The first course in the DGS Seder: Marrow Matzo Ball Soup[Photographs: Brian Oh]

A relative newcomer to Dupont Circle, the Jewish sandwich shop and restaurant, DGS, fills a logical niche for the D.C. area demographic. Growing up in the D.C. area suburbs, I lived in a school district with a large Jewish population, where it seemed like school shut down every other day for either a snow day (even the thought of snow flurries was enough) or a Jewish holiday. That said, it makes sense that DGS, so named for the historic Jewish District Grocery Store, is offering a special Passover meal from March 23rd to 31st.

Chef Barry Koslow put together a four-course Seder that's a modern interpretation of the traditional family meal. "It's never really the idyllic, Martha Stewart meal, but it could be." Koslow envisions his Seder at DGS as a chance to have the traditional feast, but without the dysfunctional family.


Each meal is accompanied by house made matzo

The first course in the DGS Seder is a marrow matzo ball soup (pictured at top). The matzo ball is made rich with the marrow, but the soup is flavored with ginger and scallion, a nod to a common Jewish affinity for Chinese food (especially on Christmas). The soup recalls the sweet, slightly spicy flavors of Asian soups and pairs nicely with the richness of the marrow. Each course is also paired with a different wine determined by beverage director Brian Zipin.

The matzo ball soup is paired with a Bodegas Hildalgo "Faraon" Oloroso sherry, which Zipin picked for it's richer, fuller mouthfeel. "The weight of the spirit has to be heavier than the soup you're consuming," explains Zipin. The higher alcohol content and stronger body of the sherry make it a more appropriate pairing for a hot soup than wine.


Second course: Bitter Herb Crusted Halbut

The second course is a bitter herb crusted halibut with asparagus two ways and beet chrain. The bitter herb (parsley and horseradish) in the halibut crust, instead of between two pieces of matzoh as is traditional, represents the Jews' suffering in Egypt. The halibut is served over a bed of blanched and puréed asparagus and topped with a beet chrain (relish) made with more horseradish. Zipin's pairing for this course is an Austrian Grüner Veltliner white wine (Schloss Gobelsburg 2011).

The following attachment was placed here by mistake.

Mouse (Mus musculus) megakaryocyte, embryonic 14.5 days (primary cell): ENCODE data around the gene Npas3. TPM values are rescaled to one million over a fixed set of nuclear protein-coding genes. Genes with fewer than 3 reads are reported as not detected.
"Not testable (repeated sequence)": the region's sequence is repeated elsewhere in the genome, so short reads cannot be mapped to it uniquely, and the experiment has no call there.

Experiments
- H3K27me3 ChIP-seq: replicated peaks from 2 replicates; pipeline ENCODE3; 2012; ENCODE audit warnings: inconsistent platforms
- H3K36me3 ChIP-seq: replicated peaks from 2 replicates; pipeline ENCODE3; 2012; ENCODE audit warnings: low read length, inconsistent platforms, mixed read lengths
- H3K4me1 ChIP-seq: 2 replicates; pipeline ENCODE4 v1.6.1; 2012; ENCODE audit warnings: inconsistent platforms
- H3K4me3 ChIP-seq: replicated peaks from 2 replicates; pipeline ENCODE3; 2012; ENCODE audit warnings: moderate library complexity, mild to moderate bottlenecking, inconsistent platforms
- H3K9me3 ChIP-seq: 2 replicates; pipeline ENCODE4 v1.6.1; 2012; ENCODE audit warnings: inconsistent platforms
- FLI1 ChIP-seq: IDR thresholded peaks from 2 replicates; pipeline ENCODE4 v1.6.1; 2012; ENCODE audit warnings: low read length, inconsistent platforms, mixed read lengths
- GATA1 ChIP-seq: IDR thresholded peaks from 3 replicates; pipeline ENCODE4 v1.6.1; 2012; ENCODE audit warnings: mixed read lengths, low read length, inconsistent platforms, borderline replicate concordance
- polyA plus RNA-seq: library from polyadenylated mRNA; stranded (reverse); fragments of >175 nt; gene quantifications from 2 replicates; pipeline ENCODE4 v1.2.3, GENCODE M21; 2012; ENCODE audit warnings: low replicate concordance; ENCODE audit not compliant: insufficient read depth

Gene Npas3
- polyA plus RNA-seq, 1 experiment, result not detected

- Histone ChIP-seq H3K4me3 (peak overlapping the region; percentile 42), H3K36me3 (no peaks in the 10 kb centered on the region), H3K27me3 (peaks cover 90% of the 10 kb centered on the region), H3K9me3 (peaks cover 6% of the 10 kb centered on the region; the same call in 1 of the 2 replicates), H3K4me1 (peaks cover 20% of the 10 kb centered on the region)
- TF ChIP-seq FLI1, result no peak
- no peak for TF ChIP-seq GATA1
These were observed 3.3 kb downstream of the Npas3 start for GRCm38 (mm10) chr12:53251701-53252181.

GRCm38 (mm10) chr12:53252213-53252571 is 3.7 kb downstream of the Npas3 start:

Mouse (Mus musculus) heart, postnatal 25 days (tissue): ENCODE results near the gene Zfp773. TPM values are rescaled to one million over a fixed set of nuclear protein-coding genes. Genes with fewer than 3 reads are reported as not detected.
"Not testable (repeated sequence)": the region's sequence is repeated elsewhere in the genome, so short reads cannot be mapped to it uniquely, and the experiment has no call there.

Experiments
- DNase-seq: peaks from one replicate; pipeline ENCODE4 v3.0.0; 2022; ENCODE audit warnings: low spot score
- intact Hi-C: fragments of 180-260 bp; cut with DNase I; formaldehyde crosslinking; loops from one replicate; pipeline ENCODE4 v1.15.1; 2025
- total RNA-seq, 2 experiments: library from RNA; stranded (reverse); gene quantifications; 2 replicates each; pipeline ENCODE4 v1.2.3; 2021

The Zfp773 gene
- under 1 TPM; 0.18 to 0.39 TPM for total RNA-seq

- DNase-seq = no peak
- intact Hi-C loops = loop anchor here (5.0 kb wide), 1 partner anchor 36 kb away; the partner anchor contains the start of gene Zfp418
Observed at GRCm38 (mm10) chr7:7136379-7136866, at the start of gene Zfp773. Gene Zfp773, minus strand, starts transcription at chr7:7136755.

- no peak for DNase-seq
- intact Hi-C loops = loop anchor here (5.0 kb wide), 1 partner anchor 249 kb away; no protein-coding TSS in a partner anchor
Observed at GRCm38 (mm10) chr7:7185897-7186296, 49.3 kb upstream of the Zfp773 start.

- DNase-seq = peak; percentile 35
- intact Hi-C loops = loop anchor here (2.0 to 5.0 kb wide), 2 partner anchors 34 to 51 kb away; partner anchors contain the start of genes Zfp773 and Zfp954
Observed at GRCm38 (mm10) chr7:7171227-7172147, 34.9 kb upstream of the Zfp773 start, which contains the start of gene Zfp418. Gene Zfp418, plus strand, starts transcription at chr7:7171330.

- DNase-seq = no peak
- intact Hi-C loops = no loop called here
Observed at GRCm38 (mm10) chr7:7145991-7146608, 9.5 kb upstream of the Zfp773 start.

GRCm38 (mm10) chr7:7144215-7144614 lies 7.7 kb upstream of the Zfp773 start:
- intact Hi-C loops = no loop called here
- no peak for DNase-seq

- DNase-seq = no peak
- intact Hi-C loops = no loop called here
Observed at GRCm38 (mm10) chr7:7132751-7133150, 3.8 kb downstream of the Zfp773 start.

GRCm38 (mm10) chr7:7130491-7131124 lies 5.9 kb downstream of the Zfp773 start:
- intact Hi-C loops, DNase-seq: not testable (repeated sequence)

The third course (not pictured) is a braised lamb with tzimmes spiced carrot, crispy artichokes, and peas. It's an updated version of what Koslow's mother used to make at home. His mother's "tzimmes" dish, made with carrots, prunes, and sweet potato, was a sweet stew of sorts, but Karlow wanted to "make it less sweet and introduce spring elements." The inclusion of peas provides a dash of spring color and freshness. The lamb is paired with an appropriately heavier Cabernet Sauvignon from Israel (Teperberg Winery 2011).


Fourth course: Apple, Rhubarb, and Walnut Crumble

The fourth and final course is a dessert: an apple, rhubarb, and walnut crumble topped with cardamom frozen yogurt. The crumble is made with granola crumbs instead of flour and baking powder for a denser quality. The apple and cardamom are another instance of the sweet-spicy interplay present in many Seder dishes and the crumble represents the traditional charoset. The dessert is paired with Eden Heirloom ice cider from Vermont. Made with fruit that's been picked while frozen to achieve a higher acidity, the ice cider cuts through the richness of the ice cream.

The meal is available with wine pairings ($60) or without ($40). Traditionally, you're supposed to drink four glasses of wine with the Seder, so for the truly traditional Passover feast and to experience the meal as envisioned by Koslow and Zipin, you should feel compelled to spring for the booze.

1317 Connecticut Ave., Washington, DC 20036 (map)
202-293-4400; www.dgsdelicatessen.com

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